“When we don’t have a fully funded child care system, the true cost of care is financial, emotional and socioeconomic,” BriTanya Brown, a Texas-based child care provider and advocate with Community Change Action, said in a Thursday call with reporters. “And it gets placed on the shoulders of women — especially Black and brown women who make up a disproportionate amount of the child care workforce.”
The child care and paid leave spending failed to pass due to unanimous opposition from Republican senators and Democratic Sen. Joe Manchin of West Virginia. But Manchin wasn’t the only Democrat who prioritized other provisions over care when drafting Build Back Better’s successor, the Inflation Reduction Act. Sen. Sheldon Whitehouse of Rhode Island, a climate-focused progressive, told Insider in April 2022 that “social investments can be accomplished later,” saying, “There’s a different nature to getting climate right now” than child care.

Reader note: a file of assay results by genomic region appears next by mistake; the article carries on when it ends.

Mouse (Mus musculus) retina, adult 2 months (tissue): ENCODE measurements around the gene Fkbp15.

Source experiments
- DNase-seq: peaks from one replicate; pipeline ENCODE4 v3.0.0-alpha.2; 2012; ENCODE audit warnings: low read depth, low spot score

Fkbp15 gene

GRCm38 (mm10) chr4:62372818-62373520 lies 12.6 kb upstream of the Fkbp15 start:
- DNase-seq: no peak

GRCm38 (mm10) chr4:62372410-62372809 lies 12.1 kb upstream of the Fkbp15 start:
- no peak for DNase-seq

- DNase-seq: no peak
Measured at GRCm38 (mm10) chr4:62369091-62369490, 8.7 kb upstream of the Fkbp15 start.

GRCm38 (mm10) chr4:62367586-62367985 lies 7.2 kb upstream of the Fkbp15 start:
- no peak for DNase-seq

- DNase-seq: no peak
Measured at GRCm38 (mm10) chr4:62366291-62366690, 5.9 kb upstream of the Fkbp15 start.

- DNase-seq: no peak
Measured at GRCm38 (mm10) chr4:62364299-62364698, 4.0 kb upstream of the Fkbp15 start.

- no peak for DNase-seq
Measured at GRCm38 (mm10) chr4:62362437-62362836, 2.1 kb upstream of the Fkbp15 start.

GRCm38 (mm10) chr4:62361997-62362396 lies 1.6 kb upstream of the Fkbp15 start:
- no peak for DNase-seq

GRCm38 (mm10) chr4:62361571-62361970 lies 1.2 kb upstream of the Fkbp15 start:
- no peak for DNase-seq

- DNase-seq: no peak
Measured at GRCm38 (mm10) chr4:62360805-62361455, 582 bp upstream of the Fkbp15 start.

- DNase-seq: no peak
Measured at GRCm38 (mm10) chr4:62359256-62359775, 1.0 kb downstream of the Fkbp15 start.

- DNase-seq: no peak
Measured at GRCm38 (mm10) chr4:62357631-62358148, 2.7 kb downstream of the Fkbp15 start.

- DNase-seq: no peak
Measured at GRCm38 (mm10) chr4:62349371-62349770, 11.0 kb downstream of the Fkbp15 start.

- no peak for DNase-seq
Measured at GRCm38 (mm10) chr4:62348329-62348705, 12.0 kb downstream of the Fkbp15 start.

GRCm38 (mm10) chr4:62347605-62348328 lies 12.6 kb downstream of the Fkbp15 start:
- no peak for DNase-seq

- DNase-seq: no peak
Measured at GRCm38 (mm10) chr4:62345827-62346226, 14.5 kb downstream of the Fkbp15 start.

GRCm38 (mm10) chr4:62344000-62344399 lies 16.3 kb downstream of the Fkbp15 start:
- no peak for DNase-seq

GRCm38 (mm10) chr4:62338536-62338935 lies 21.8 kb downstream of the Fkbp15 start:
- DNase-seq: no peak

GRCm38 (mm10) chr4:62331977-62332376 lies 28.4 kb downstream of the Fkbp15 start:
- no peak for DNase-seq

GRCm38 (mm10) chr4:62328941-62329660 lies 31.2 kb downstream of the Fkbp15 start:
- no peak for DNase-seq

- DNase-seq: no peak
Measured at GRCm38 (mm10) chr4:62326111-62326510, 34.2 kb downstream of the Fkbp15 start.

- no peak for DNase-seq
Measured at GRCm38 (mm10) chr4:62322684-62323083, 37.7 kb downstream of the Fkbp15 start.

“It’s not the first time that women, particularly women of color, were the casualties of compromise,” said Dawn Huckelbridge, director at Paid Leave for All Action. “There’s just an expectation that care work will continue to get done, that it will be done undervalued or unvalued.”
Biden is framing his reelection bid around economic and personal freedom and highlighting child care as a critical part of his message.